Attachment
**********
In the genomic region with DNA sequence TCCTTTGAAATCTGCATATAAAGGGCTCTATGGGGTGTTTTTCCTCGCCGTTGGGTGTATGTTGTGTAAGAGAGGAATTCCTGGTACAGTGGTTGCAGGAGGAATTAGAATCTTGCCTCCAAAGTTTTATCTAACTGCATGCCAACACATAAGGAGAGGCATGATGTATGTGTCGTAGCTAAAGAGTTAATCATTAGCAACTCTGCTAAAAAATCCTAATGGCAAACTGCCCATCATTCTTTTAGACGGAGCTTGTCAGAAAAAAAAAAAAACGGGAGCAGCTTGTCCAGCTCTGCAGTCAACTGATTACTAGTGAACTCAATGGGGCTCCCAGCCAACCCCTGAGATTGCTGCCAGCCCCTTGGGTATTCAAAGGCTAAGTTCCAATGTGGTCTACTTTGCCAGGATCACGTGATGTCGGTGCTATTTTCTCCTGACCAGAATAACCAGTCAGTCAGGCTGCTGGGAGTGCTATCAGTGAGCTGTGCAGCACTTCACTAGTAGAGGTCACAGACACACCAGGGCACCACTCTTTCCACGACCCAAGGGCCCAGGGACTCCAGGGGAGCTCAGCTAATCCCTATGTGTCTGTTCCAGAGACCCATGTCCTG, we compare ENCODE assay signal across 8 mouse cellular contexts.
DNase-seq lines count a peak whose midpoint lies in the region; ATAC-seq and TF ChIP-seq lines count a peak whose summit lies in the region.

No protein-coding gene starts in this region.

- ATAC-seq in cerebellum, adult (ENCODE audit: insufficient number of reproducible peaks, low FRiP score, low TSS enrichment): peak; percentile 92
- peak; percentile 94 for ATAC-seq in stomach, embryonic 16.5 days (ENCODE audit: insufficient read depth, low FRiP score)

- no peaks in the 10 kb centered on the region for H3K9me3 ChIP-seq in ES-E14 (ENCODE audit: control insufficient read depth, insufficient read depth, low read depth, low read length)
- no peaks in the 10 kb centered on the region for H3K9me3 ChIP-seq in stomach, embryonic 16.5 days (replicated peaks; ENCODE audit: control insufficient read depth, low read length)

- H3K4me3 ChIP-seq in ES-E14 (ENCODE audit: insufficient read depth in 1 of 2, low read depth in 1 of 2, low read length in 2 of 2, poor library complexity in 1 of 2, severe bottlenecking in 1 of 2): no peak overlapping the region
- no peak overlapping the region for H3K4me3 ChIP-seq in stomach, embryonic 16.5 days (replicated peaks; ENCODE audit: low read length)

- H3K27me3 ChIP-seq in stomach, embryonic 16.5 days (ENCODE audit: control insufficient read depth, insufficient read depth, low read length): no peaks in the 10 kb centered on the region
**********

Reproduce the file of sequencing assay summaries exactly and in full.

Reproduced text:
In the genomic region with DNA sequence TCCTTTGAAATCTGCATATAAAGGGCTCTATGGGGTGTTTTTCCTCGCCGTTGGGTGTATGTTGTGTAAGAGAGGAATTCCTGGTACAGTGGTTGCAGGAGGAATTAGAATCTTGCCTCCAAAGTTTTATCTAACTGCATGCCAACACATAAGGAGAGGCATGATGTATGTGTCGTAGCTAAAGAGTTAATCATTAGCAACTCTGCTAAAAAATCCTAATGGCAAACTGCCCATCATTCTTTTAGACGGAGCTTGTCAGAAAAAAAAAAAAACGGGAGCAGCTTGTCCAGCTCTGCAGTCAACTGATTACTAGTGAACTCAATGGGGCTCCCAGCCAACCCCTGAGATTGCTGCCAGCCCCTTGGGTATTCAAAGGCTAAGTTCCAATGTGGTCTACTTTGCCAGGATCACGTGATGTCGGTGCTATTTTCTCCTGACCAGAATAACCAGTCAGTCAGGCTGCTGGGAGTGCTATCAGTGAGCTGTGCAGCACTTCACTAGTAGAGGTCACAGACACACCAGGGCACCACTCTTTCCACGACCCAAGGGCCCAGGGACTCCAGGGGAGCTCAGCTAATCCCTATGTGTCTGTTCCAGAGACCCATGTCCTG, we compare ENCODE assay signal across 8 mouse cellular contexts.
DNase-seq lines count a peak whose midpoint lies in the region; ATAC-seq and TF ChIP-seq lines count a peak whose summit lies in the region.

No protein-coding gene starts in this region.

- ATAC-seq in cerebellum, adult (ENCODE audit: insufficient number of reproducible peaks, low FRiP score, low TSS enrichment): peak; percentile 92
- peak; percentile 94 for ATAC-seq in stomach, embryonic 16.5 days (ENCODE audit: insufficient read depth, low FRiP score)

- no peaks in the 10 kb centered on the region for H3K9me3 ChIP-seq in ES-E14 (ENCODE audit: control insufficient read depth, insufficient read depth, low read depth, low read length)
- no peaks in the 10 kb centered on the region for H3K9me3 ChIP-seq in stomach, embryonic 16.5 days (replicated peaks; ENCODE audit: control insufficient read depth, low read length)

- H3K4me3 ChIP-seq in ES-E14 (ENCODE audit: insufficient read depth in 1 of 2, low read depth in 1 of 2, low read length in 2 of 2, poor library complexity in 1 of 2, severe bottlenecking in 1 of 2): no peak overlapping the region
- no peak overlapping the region for H3K4me3 ChIP-seq in stomach, embryonic 16.5 days (replicated peaks; ENCODE audit: low read length)

- H3K27me3 ChIP-seq in stomach, embryonic 16.5 days (ENCODE audit: control insufficient read depth, insufficient read depth, low read length): no peaks in the 10 kb centered on the region